How will London’s Transport Network cope during the Olympics?

This article was published in The House Magazine No. 1393, Vol 36. September 26th 2011, Pg. 111-112

The opening ceremony of the 30th Olympiad on 27 July 2012 will mark the start of 60 days which will test London’s transport system to breaking point and beyond.

London’s transport system has always been fair game for headline writers and us commuters, but I have always had a sneaking fondness for our creaking network. Seldom, if ever, does anyone go out of their way to thank a transport operator for a problem-free journey. We are all guilty of being furious whenever it lets us down and forgetting all the other days when it has not.

Complaints are a crucial part of stimulating investment in a vital component of London and the whole country’s economy. But the truth is, London’s transport system is nothing short of a daily miracle. Indeed so many of us trust the system to get us to and from work that when it breaks down the catastrophe which ensues is biblical in its dimensions.

1.7 million people move around London every day with 700,000 commuting in from its environs. Approximately 70 percent of those who work in central London travel by public transport. In the City this rises to over 90 percent where the population goes up from 8,000 residents to over 300,000. Our roads are so clogged that public transport is the only option for commuters from places like Eltham.

Plonk into the middle of all that the Olympic Games and we have a transport planner’s worst nightmare. Any hold up at peak demand at one of the pinch points on road or rail could result in something so memorable it could overshadow the games and live long in people’s memories.

Those of us who live in east and southeast London know from painful experiences the chaos that can ensue from the slightest blockage in or around the Blackwall Tunnel. Such problems on our congested roads will require rapid solutions which in turn require detailed planning.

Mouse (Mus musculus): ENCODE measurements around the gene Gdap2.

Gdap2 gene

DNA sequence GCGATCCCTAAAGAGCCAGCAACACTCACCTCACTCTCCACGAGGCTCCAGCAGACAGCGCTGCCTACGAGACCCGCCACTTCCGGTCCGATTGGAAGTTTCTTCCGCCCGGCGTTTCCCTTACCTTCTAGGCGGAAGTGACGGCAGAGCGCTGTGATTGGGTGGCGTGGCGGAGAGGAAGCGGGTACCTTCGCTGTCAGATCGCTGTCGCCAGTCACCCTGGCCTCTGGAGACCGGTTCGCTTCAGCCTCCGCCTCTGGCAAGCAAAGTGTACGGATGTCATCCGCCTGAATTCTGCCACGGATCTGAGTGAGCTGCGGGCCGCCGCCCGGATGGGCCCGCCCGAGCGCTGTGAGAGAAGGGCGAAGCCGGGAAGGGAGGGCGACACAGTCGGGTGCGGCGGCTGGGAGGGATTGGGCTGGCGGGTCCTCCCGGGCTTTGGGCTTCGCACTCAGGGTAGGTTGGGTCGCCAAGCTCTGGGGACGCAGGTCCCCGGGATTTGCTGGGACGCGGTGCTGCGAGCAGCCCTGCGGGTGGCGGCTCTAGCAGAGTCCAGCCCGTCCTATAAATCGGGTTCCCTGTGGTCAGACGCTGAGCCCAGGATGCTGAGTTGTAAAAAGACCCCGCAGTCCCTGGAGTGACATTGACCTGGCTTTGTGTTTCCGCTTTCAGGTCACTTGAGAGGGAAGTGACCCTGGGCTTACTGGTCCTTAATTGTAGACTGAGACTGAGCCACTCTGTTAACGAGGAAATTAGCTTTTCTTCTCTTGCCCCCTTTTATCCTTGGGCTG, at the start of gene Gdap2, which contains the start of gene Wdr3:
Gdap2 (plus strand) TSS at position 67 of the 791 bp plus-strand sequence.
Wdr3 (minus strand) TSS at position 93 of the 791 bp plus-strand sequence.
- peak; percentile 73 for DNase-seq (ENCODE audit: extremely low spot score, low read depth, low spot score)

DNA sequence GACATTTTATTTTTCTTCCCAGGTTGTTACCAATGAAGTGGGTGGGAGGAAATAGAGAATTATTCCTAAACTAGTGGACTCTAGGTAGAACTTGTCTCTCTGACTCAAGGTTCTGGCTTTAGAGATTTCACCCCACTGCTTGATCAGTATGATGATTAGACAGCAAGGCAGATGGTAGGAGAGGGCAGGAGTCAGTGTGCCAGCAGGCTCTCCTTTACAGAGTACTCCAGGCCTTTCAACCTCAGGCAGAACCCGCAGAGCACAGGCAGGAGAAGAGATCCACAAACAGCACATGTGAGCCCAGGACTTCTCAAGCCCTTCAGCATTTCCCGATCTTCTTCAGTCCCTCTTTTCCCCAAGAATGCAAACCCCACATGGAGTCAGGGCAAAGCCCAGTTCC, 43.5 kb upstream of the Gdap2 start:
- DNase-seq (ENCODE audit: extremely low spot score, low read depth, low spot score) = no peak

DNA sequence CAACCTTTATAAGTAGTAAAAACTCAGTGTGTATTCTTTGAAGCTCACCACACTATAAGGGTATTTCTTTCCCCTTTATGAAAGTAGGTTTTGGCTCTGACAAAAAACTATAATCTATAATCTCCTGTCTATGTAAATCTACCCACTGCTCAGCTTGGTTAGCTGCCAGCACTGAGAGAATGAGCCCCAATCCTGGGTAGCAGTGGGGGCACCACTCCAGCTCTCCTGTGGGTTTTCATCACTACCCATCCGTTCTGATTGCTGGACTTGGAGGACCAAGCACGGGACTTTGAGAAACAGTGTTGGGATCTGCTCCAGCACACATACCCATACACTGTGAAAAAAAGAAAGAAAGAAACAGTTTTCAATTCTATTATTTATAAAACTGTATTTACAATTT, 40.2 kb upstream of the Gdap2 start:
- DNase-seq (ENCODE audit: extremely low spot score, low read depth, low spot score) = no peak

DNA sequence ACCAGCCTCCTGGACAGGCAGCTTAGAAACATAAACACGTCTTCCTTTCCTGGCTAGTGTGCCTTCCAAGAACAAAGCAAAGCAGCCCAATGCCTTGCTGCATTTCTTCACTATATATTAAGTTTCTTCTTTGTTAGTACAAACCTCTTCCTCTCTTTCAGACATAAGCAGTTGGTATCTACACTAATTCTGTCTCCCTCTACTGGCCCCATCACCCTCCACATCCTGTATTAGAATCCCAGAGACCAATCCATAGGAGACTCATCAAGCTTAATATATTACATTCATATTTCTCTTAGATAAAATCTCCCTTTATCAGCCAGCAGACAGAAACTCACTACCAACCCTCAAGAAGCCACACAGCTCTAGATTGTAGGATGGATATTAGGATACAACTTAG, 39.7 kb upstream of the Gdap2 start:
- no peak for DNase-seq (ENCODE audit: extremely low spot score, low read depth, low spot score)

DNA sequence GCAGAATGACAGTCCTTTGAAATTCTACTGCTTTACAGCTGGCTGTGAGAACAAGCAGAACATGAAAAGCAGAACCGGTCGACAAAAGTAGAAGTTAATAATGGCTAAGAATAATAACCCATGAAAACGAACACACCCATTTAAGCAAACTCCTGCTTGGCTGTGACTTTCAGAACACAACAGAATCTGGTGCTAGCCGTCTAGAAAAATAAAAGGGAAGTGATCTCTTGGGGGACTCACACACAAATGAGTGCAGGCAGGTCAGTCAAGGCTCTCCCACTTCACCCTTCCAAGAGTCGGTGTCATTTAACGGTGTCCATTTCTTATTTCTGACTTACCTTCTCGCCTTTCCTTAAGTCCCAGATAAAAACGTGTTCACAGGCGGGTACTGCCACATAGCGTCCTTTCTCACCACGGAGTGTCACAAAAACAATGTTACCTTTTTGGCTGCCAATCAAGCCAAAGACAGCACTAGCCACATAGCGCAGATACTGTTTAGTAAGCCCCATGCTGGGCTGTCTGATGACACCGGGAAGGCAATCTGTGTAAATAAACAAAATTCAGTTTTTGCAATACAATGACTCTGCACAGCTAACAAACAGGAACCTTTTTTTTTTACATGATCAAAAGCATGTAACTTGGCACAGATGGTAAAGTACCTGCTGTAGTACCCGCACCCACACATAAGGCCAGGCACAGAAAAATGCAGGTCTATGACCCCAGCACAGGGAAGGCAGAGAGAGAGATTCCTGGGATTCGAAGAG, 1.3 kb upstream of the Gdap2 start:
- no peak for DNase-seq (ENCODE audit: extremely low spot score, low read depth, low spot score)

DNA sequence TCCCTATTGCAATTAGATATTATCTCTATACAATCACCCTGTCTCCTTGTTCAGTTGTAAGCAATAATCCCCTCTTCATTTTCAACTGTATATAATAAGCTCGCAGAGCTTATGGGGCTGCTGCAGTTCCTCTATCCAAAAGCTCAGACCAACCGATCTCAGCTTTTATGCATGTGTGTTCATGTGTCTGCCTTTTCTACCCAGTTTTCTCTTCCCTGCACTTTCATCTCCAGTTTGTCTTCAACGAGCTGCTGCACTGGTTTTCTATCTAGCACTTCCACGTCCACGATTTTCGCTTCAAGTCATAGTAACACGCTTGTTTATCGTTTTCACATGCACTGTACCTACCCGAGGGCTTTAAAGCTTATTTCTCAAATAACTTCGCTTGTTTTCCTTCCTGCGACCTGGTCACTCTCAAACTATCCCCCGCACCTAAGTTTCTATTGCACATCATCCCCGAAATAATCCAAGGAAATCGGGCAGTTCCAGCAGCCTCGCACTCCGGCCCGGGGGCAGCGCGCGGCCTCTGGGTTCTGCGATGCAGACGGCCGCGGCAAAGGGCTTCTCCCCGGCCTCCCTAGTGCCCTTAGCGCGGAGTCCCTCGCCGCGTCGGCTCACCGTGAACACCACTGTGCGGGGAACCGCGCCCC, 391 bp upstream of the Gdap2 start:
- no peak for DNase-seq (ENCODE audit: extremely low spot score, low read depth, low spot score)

Those of my constituents who cannot avoid having to travel will join the eight million Olympic-ticket holders armed with their free day passes for our public transport system.

The success of London 2012 is vital to the whole country. It will be more than just masses of people that our transport network will carry next summer.

The previous government committed itself to major investments to improve London’s transport network and this was a significant factor in convincing the IOC that London was the best venue for the 2012 games. An unprecedented £6.5 billion of investment has been completed one year ahead of schedule. It is only investment of this kind that gives our transport system a racing chance of meeting Londoner’s needs with or without the Olympic Games.

The greatest show on earth is about to roll into the city I grew up in and love. To help make it work we Londoners will have to step back and help ease the pressures on our city’s roads, buses and trains. Yes it will be damned inconvenient, but it will be worth it. Despite the fact that I failed to get any tickets in the lottery, I cannot wait!

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